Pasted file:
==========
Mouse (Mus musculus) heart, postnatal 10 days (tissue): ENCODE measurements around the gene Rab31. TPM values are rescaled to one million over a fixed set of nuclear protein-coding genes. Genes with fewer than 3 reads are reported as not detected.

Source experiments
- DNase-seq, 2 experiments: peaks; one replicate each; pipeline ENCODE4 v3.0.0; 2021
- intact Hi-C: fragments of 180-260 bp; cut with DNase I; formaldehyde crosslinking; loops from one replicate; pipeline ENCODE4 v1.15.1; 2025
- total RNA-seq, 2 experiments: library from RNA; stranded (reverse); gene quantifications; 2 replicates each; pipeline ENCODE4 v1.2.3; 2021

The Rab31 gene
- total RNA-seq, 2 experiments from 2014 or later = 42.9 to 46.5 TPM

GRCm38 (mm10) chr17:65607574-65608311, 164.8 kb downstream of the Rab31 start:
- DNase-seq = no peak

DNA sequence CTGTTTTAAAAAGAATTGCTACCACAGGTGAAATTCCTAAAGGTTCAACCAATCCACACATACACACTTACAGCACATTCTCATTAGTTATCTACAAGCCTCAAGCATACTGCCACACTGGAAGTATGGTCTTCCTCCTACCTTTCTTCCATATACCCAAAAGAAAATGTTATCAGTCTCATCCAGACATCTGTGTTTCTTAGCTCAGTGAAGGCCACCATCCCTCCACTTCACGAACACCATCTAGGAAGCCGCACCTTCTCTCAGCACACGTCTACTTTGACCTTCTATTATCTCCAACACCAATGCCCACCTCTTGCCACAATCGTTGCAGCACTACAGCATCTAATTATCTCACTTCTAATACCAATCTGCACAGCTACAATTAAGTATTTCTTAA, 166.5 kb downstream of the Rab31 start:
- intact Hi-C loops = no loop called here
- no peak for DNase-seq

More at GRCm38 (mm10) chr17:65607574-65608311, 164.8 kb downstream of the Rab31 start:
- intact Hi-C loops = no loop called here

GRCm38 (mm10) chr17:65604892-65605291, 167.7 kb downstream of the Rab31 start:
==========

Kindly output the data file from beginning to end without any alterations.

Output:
Mouse (Mus musculus) heart, postnatal 10 days (tissue): ENCODE measurements around the gene Rab31. TPM values are rescaled to one million over a fixed set of nuclear protein-coding genes. Genes with fewer than 3 reads are reported as not detected.

Source experiments
- DNase-seq, 2 experiments: peaks; one replicate each; pipeline ENCODE4 v3.0.0; 2021
- intact Hi-C: fragments of 180-260 bp; cut with DNase I; formaldehyde crosslinking; loops from one replicate; pipeline ENCODE4 v1.15.1; 2025
- total RNA-seq, 2 experiments: library from RNA; stranded (reverse); gene quantifications; 2 replicates each; pipeline ENCODE4 v1.2.3; 2021

The Rab31 gene
- total RNA-seq, 2 experiments from 2014 or later = 42.9 to 46.5 TPM

GRCm38 (mm10) chr17:65607574-65608311, 164.8 kb downstream of the Rab31 start:
- DNase-seq = no peak

DNA sequence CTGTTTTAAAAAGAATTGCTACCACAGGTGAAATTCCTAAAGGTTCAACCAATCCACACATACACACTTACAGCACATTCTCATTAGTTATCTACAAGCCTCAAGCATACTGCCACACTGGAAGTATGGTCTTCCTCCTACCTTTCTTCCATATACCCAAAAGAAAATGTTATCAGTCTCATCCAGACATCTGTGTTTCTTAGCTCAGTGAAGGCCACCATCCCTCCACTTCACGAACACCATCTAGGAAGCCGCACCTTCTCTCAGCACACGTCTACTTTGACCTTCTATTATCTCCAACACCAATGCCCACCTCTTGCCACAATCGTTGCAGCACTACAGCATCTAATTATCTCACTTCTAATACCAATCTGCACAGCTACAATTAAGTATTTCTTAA, 166.5 kb downstream of the Rab31 start:
- intact Hi-C loops = no loop called here
- no peak for DNase-seq

More at GRCm38 (mm10) chr17:65607574-65608311, 164.8 kb downstream of the Rab31 start:
- intact Hi-C loops = no loop called here

GRCm38 (mm10) chr17:65604892-65605291, 167.7 kb downstream of the Rab31 start: